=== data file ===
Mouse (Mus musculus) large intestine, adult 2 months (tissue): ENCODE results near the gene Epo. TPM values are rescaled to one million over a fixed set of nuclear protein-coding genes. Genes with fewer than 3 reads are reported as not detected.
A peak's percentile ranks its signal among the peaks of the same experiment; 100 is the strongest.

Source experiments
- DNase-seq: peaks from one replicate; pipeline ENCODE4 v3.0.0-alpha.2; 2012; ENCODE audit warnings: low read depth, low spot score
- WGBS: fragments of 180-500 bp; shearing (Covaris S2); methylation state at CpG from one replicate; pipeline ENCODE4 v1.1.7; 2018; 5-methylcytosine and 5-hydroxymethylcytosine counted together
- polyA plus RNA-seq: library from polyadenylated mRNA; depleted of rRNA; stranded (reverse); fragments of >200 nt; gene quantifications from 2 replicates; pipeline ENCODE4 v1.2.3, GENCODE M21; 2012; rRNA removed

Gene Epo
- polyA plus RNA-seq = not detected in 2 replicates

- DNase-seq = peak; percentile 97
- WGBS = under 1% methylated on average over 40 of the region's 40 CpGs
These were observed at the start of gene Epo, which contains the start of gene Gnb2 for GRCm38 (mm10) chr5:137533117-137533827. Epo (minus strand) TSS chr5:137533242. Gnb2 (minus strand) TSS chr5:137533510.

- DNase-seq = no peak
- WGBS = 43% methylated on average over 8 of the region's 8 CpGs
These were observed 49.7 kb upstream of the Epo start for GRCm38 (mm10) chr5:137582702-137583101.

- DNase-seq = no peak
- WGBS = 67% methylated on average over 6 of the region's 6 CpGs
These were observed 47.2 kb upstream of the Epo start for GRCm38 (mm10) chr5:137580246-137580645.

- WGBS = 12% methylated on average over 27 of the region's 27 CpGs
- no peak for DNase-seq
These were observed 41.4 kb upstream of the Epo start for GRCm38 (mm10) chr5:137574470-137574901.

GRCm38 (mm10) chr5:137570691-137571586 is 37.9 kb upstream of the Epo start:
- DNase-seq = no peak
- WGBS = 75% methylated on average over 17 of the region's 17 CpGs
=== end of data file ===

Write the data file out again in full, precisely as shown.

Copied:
Mouse (Mus musculus) large intestine, adult 2 months (tissue): ENCODE results near the gene Epo. TPM values are rescaled to one million over a fixed set of nuclear protein-coding genes. Genes with fewer than 3 reads are reported as not detected.
A peak's percentile ranks its signal among the peaks of the same experiment; 100 is the strongest.

Source experiments
- DNase-seq: peaks from one replicate; pipeline ENCODE4 v3.0.0-alpha.2; 2012; ENCODE audit warnings: low read depth, low spot score
- WGBS: fragments of 180-500 bp; shearing (Covaris S2); methylation state at CpG from one replicate; pipeline ENCODE4 v1.1.7; 2018; 5-methylcytosine and 5-hydroxymethylcytosine counted together
- polyA plus RNA-seq: library from polyadenylated mRNA; depleted of rRNA; stranded (reverse); fragments of >200 nt; gene quantifications from 2 replicates; pipeline ENCODE4 v1.2.3, GENCODE M21; 2012; rRNA removed

Gene Epo
- polyA plus RNA-seq = not detected in 2 replicates

- DNase-seq = peak; percentile 97
- WGBS = under 1% methylated on average over 40 of the region's 40 CpGs
These were observed at the start of gene Epo, which contains the start of gene Gnb2 for GRCm38 (mm10) chr5:137533117-137533827. Epo (minus strand) TSS chr5:137533242. Gnb2 (minus strand) TSS chr5:137533510.

- DNase-seq = no peak
- WGBS = 43% methylated on average over 8 of the region's 8 CpGs
These were observed 49.7 kb upstream of the Epo start for GRCm38 (mm10) chr5:137582702-137583101.

- DNase-seq = no peak
- WGBS = 67% methylated on average over 6 of the region's 6 CpGs
These were observed 47.2 kb upstream of the Epo start for GRCm38 (mm10) chr5:137580246-137580645.

- WGBS = 12% methylated on average over 27 of the region's 27 CpGs
- no peak for DNase-seq
These were observed 41.4 kb upstream of the Epo start for GRCm38 (mm10) chr5:137574470-137574901.

GRCm38 (mm10) chr5:137570691-137571586 is 37.9 kb upstream of the Epo start:
- DNase-seq = no peak
- WGBS = 75% methylated on average over 17 of the region's 17 CpGs